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Dorimachus In the Peloponnese

The Aetolians had long been discontented with a state of
The Aetolians.
peace and tired at living at their own charges; they were accustomed to live on their neighbours, and their natural ostentation required abundant means to support it. Enslaved by this passion they live a life as predatory as that of wild beasts, respecting no tie of friendship and regarding every one as an enemy to be plundered. Hitherto, however, as long as Antigonus Doson was alive, their fear of the Macedonians had kept them quiet.
B. C. 222.
But when he was succeeded at his death by the boy Philip, they conceived a contempt for the royal power, and at once began to look out for a pretext and opportunity for interfering in the Peloponnese: induced partly by an old habit of getting plunder from that country, and partly by the belief that, now the Achaeans were unsupported by Macedonia, they would be a match for them. While their thoughts were fixed on this, chance to a certain extent contributed to give them the opportunity which they desired.

There was a certain man of Trichonium1 named Dorimachus, son of that Nicostratus who made the treacherous attack on the Pan-Boeotian congress.2 This Dorimachus, being young and inspired with the true spirit of Aetolian violence and aggressiveness, was sent by the state to Phigalea in the Peloponnese, which, being on the borders of Arcadia and Messenia, happened at that time to be in political union with the Aetolian league. His mission was nominally to guard the city and territory of Phigalea, but in fact to act as a spy on the politics of the Peloponnese. A crowd of pirates flocked to him at Phigalea; and being unable to get them any booty by fair means, because the peace between all Greeks which Antigonus had concluded was still in force, he was finally reduced to allowing the pirates to drive off the cattle of the Messenians, though they were friends and allies of the Aetolians. These injurious acts were at first confined to the sheep on the border lands; but becoming more and more reckless and audacious, they even ventured to break into the farm-houses by sudden attacks at night. The Messenians were naturally indignant, and sent embassies to Dorimachus; which he at first disregarded, because he wanted not only to benefit the men under him, but himself also, by getting a share in their spoils. But when the arrival of such embassies became more and more frequent, owing to the perpetual recurrence of these acts of depredation, he said at last that he would come in person to Messene, and decide on the claims they had to make against the Aetolians. When he came, however, and the sufferers appeared, he laughed at some, threatened to strike others, and drove others away with abusive language.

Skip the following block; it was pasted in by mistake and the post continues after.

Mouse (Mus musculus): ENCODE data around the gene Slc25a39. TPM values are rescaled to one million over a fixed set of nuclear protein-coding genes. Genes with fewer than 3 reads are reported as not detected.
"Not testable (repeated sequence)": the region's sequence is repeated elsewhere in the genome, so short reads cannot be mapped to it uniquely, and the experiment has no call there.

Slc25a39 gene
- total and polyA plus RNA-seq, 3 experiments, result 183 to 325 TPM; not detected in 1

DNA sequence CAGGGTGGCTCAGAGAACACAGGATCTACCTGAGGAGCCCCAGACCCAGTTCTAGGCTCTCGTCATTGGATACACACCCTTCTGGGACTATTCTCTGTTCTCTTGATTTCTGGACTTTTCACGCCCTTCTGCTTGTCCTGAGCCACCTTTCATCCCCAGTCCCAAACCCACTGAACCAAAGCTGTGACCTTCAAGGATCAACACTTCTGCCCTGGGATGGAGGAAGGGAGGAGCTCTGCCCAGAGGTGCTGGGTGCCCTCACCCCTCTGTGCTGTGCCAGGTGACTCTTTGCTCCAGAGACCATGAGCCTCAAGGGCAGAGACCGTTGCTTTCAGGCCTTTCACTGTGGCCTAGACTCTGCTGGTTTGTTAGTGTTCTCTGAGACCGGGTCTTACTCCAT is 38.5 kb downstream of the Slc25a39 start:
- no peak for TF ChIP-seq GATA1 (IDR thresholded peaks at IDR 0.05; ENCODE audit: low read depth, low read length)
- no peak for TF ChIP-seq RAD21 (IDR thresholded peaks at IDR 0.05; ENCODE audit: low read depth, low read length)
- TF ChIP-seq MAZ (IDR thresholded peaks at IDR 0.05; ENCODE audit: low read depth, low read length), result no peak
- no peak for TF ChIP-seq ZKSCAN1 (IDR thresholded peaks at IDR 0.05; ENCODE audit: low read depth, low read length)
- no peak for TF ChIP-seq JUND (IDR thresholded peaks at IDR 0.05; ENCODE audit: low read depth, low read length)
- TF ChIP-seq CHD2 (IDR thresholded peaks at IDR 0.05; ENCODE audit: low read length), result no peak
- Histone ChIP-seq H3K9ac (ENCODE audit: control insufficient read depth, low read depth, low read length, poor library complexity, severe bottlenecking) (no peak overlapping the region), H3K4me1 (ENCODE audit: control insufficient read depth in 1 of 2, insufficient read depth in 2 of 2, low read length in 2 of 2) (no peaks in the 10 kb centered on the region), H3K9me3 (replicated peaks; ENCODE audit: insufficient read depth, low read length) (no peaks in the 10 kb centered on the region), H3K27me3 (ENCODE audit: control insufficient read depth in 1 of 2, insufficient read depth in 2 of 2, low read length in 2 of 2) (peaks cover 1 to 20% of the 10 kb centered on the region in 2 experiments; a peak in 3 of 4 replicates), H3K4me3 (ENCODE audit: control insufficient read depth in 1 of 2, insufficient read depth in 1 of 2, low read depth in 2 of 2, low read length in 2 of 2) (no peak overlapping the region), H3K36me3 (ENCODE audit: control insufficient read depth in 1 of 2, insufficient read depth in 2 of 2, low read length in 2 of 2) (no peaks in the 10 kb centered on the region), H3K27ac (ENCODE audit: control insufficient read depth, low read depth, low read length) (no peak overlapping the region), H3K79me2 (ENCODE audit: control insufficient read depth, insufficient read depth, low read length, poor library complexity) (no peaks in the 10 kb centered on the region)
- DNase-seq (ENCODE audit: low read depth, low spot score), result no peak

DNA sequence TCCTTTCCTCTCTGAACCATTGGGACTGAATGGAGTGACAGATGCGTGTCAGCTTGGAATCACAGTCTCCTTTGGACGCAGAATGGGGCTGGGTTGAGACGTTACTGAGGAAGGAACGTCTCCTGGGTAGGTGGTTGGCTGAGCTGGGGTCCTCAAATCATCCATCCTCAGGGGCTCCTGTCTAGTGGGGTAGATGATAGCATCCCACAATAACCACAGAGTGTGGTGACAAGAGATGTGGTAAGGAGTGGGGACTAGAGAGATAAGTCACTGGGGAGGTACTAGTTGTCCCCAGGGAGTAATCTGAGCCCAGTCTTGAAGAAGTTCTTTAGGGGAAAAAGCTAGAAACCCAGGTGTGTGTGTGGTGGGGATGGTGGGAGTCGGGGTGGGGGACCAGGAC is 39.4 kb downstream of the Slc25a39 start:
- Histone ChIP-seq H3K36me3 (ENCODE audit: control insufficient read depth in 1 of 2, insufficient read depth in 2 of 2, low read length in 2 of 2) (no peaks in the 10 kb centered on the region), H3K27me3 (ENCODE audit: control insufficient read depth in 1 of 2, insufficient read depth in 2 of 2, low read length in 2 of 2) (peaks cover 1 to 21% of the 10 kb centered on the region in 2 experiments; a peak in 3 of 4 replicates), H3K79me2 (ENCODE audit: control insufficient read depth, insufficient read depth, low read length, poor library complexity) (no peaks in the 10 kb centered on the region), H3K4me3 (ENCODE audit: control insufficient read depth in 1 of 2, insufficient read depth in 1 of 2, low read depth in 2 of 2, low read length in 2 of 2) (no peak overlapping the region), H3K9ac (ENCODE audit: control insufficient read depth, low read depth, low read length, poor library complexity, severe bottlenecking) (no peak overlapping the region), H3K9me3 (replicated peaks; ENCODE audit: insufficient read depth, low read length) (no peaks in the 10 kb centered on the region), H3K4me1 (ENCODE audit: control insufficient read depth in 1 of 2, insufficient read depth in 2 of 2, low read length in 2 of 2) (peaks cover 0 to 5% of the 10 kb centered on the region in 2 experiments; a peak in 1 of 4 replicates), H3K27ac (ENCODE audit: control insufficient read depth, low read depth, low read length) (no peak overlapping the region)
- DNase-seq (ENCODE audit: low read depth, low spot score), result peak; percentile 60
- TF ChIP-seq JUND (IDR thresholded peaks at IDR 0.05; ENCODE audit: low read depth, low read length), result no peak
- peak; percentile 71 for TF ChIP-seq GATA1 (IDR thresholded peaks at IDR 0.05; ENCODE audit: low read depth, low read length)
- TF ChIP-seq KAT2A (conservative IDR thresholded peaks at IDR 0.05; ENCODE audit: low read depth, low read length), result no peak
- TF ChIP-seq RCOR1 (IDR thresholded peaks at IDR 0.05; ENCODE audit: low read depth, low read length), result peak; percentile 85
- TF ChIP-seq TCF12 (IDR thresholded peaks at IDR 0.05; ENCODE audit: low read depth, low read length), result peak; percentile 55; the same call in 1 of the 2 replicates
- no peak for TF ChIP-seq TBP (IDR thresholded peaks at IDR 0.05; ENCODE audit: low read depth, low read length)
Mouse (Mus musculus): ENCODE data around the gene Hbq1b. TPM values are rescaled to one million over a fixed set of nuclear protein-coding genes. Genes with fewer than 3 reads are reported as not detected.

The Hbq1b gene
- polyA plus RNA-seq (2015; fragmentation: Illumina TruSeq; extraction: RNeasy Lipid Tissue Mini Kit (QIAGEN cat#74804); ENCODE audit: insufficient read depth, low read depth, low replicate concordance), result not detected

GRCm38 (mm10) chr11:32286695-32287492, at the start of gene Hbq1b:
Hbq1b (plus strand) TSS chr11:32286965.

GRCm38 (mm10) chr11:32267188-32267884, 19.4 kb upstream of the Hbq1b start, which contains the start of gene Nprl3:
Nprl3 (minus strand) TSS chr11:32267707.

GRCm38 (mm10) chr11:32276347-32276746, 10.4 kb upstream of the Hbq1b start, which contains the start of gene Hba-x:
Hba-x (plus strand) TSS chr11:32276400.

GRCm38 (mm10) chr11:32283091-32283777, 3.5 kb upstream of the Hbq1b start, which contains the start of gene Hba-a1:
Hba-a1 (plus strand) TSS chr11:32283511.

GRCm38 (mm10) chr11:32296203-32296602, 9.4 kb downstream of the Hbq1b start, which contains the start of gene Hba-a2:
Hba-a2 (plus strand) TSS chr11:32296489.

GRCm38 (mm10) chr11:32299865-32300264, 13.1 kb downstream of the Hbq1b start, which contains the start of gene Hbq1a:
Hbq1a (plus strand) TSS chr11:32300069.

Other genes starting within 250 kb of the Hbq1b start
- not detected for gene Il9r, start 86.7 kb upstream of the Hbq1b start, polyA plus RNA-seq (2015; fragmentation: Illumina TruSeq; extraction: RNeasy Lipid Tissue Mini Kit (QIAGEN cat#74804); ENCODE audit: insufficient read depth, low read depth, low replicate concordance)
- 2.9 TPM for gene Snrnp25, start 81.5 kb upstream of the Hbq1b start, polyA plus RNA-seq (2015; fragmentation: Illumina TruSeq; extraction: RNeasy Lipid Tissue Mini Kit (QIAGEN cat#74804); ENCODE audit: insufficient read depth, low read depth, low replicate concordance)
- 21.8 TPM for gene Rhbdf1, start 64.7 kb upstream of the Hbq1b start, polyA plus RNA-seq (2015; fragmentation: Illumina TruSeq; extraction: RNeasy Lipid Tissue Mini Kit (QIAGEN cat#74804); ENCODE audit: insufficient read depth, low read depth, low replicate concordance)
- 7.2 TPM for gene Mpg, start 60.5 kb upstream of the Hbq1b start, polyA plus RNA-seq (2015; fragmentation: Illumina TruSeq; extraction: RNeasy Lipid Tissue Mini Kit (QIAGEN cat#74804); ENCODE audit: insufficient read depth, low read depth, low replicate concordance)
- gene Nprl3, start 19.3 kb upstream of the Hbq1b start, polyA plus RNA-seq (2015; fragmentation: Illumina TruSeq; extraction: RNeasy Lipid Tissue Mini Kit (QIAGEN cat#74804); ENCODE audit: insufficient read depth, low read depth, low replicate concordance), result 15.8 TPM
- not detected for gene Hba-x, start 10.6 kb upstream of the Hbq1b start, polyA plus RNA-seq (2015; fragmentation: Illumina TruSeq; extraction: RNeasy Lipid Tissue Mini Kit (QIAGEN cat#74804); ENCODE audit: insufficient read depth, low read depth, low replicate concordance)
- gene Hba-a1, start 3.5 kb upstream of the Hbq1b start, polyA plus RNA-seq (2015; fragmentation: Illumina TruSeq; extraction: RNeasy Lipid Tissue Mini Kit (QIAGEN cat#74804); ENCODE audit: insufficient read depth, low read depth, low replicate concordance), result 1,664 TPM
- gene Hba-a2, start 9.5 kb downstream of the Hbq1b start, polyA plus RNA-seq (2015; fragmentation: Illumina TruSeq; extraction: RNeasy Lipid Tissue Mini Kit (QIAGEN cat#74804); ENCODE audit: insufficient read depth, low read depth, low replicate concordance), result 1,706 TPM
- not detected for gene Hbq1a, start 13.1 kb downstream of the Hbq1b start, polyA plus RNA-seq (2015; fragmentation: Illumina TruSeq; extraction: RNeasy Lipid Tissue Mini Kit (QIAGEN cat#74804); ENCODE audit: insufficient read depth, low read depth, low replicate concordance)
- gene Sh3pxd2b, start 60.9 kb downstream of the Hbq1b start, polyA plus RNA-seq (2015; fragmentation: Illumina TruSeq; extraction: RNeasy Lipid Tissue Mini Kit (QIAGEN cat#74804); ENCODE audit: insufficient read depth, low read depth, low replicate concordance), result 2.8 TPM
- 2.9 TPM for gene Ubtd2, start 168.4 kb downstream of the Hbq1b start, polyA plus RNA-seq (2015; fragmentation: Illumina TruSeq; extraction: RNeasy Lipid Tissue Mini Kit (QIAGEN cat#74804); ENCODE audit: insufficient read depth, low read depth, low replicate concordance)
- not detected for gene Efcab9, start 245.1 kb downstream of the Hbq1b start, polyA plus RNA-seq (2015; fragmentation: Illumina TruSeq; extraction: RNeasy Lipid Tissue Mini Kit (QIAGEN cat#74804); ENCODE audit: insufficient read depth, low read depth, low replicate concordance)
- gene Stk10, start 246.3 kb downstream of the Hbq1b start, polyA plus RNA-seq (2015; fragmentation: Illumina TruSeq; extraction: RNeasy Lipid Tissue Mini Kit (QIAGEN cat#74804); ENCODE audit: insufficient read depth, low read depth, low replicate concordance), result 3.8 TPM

1 A town on the lake of Trichonis, in Aetolia, but its exact situation is uncertain. Strabo (10, 2, 3) says that it was on a fertile plain, which answers

The raids of Dorimachus in Messenia.
best to a situation north of the lake.

2 Cf. 9, 34. We know nothing of this incident.

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Peloponnesus (Greece) (4)
Messenia (Greece) (2)
Trichonis (Greece) (1)
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222 BC (1)
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    • Titus Livius (Livy), Ab urbe condita libri, erklärt von M. Weissenborn, books 33-34, commentary, 33.2
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